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HAISLA

FISHERIES

COMMISSION

Annual Report 2018-2019 HAISLA NATION COUNCIL

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Table of Contents Boat disposal Oolichan MAFA Training Culture Camp Salmon Food Fish Cabin & Conservancies World Oceans Day Harbour People

3 4 5 6 7 8 9 9 10 11 CONTACT By phone: 250-639-9361 Toll-free: 1-888-842-4752 Street address: 230 Kitlope Avenue

A mid-August debris jam on Evelyn Creek caused trouble for spawning sockeye. Read more on that on page 7.

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On February 14, 2018, Haisla Fisheries Commission had to manage the sinking of the Zodiac Light at the Haisla Marina. Fisheries and the Canadian Coast Guard contained any leaking fuel from the vessel.

Boat disposal program The Haisla Fisheries Commission and Harbour Authority witnessed a busy and eventful year in 2018, hosting research and development projects throughout Haisla territory. The first unplanned field project occurred February 14th with the sinking of the Zodiac Light. Haisla Fisheries personnel and members of the Canadian Coast Guard managed to isolate the vessel and contain leaking diesel and oil products using a boom.

The vessel was later disposed of in Prince Rupert. Community members are reminded that, under Canada's Oceans Protection Plan, there are now opportunities to dispose of unwanted vessels. Please contact our office if you wish to dispose of any unwanted vessels. We urge boat owners to take advantage of this program or risk the boat owner's enormous debt that comes with the sinking of their vessel.

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Oolichan

As usual, the first research projects began in the spring with an Oolichan monitoring program on the Kitimat, Kildala and Kemano Rivers. In 2018, Oolichans were confirmed within all three river systems, with the Kemano River exhibiting the largest return. However,

Estimated return (In short tons)

Year

2008

0

2014

0

2009

0

2015

120

2010

10

2016

190

2011

0

2017

90

2012

30

2018

30

2013

162

—

—

Year

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this year's Kemano run was substantially less than those observed in 2015, 2016 and 2017. The discovery of Oolichan in the Kildala River was an exciting find, pointing toward a need for continued research, protection and recovery planning.

Estimated return (In short tons)


MAFA Training Haisla Fisheries staff received Marine Advance First Aid Training (MAFA) in January 2018. This is a comprehensive training for those working in remote marine environments. The MAFA certification was sponsored by the Canadian Coast Guard (CCG). CCG also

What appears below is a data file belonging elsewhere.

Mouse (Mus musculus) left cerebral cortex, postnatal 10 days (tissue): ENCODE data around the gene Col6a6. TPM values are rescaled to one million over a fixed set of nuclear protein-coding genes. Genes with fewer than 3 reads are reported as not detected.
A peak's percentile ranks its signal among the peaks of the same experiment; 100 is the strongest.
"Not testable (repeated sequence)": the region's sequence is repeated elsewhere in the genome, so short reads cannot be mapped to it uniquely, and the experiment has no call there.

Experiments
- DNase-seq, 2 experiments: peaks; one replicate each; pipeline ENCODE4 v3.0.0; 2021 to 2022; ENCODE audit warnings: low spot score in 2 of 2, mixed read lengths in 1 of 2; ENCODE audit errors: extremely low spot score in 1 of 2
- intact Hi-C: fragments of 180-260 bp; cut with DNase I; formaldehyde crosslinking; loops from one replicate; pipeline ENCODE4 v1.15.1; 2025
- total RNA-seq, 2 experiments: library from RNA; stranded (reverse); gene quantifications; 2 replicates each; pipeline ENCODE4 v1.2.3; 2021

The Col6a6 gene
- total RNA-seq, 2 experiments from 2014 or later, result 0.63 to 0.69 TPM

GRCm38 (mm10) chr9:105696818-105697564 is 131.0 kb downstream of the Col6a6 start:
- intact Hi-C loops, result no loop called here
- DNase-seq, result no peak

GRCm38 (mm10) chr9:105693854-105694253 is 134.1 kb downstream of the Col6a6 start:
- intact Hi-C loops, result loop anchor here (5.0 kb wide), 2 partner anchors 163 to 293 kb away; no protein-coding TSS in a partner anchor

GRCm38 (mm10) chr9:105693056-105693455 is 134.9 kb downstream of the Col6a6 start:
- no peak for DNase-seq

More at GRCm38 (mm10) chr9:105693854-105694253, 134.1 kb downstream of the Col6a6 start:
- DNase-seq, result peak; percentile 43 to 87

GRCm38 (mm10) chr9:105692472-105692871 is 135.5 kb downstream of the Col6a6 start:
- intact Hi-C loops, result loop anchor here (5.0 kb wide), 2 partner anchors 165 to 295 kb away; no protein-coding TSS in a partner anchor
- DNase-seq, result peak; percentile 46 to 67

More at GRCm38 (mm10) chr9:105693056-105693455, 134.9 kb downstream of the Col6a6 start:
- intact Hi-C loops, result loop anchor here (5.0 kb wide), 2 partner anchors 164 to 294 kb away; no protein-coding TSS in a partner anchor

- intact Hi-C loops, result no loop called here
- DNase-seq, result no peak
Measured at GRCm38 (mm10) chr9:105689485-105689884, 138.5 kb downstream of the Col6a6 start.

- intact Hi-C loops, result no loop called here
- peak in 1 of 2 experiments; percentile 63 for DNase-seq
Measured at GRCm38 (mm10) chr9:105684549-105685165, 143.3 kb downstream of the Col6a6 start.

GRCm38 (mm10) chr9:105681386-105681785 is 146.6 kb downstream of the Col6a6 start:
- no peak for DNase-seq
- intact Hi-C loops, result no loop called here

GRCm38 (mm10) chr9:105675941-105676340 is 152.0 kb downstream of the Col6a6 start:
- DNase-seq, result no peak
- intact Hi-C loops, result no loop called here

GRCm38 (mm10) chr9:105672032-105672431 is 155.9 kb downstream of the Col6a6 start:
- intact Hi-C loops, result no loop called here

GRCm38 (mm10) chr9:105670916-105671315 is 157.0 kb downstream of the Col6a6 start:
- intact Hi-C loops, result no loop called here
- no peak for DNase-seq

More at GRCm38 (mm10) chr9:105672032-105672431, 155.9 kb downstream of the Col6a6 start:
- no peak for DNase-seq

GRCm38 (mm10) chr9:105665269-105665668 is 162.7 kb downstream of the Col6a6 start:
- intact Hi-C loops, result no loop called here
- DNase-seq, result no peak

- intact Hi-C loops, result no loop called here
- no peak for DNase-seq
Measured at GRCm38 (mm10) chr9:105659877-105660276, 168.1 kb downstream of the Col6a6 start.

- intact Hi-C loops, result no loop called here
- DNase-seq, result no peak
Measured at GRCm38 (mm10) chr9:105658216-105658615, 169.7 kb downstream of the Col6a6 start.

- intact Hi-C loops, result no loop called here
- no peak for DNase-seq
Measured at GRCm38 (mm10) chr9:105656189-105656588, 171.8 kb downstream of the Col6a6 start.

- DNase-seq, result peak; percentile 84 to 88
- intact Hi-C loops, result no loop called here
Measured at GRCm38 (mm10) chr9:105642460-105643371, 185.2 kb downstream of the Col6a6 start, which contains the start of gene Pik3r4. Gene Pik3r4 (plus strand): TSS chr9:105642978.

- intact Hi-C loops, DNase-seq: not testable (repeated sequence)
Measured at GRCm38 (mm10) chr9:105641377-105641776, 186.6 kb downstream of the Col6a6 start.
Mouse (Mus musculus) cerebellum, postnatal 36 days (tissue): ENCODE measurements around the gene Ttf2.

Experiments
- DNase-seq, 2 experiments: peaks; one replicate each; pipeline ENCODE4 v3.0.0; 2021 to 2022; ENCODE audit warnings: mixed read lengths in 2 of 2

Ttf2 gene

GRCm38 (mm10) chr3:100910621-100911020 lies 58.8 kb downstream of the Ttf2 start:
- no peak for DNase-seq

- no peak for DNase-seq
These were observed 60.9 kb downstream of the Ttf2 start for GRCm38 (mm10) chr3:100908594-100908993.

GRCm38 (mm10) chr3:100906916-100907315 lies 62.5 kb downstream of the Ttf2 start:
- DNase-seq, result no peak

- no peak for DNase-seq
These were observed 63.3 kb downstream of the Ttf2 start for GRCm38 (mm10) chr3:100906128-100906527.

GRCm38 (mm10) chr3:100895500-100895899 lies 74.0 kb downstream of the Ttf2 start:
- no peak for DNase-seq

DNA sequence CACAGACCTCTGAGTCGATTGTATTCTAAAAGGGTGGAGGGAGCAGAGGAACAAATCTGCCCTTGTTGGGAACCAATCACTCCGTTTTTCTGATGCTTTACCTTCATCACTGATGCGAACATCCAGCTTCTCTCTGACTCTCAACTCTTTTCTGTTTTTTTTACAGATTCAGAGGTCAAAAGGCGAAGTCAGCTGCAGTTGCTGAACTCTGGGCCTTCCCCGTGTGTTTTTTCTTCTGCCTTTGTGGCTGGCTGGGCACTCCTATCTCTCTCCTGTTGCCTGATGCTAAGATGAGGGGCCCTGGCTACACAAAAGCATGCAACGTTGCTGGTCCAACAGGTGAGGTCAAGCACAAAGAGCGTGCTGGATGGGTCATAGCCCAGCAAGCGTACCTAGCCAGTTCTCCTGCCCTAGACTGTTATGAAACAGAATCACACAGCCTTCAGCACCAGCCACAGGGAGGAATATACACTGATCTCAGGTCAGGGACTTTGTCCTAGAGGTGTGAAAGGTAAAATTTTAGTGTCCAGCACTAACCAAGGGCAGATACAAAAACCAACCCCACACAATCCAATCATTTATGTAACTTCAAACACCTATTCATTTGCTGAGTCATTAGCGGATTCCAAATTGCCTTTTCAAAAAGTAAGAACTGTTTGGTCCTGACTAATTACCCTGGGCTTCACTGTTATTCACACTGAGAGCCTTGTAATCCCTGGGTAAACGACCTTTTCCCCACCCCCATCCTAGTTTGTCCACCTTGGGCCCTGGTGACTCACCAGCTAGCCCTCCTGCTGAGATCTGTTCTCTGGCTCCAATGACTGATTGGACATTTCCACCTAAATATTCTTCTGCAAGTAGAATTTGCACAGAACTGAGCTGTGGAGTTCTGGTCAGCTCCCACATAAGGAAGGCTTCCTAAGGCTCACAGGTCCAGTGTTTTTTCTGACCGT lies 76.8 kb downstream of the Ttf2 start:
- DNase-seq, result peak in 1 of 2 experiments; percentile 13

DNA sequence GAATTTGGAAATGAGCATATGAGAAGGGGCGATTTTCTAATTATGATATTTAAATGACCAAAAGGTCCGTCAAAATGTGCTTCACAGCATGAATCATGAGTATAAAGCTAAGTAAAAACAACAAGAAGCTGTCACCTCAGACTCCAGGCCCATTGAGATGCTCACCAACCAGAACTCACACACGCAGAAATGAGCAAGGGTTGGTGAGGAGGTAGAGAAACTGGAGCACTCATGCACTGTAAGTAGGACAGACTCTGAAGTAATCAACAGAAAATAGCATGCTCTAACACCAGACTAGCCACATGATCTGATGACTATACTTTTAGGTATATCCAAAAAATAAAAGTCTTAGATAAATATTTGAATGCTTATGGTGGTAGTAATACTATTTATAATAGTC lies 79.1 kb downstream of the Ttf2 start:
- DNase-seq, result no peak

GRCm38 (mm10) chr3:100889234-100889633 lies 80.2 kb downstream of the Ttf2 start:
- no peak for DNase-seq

provided the Haisla Fisheries Department with an array of first aid equipment, including two AED machines, spine boards, an oxygen tank, handheld radios, and marine binoculars, to name a few items that were given to our program.

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Haisla Culture Camp

The Haisla Culture Camp preparations began in May 2018. This was a huge undertaking and the Haisla Fisheries crew along with the Haisla Health Department were an integral part of the two 2018 Cultural Camps held in July. The area had to be cleared, a new platform was built for the activities tent, the trail was brushed, day to day planning was organized, shopping for supplies, meal planning, and registration for participants, safety procedures reviewed, correspondence with parents and advertising

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to the Haisla membership, stairs were put in place at the camp, equipment was transported and set up at the camp. The Haisla Fisheries had two staff on site for the first camp, plus we had two crew that were responsible for the transportation of guests during the two camps. The Haisla Fisheries were also responsible for post-camp clean-up. While camp activities ended July 26th, the HFC crew worked until August 8th dismantling, transporting and winterizing camp equipment for 2019.


Salmon Stock All in all, our department was able to meet or exceed our program obligations. Stock assessments resumed once the camp ended. The 2018 stock assessments show a significant decline with all species of salmon in Haisla territory. MidAugust, there was a huge debris jam at Evelyn Creek which stranded the sockeye from making it to their spawning grounds. With the help of Stan Hutchings, the Haisla Fisheries crew were able to make a path so the endangered salmon could make it to the creek and spawn. Drought conditions challenged salmon throughout the North coast in 2018! DNA sampling was also one of HFC projects in 2018. DNA collections occurred to help identify Coho from the Brim & Wahoo River conservation units under the Wild Salmon Policy Implementation plan. Our five year commitment to the Fish Habitat Restoration project comes to an end in March 2019. In 2018/19, we did water quality testing, fish salvaging, opening blockages for fish passages, transplanting eel grass, culvert replacements, and acid rain monitoring.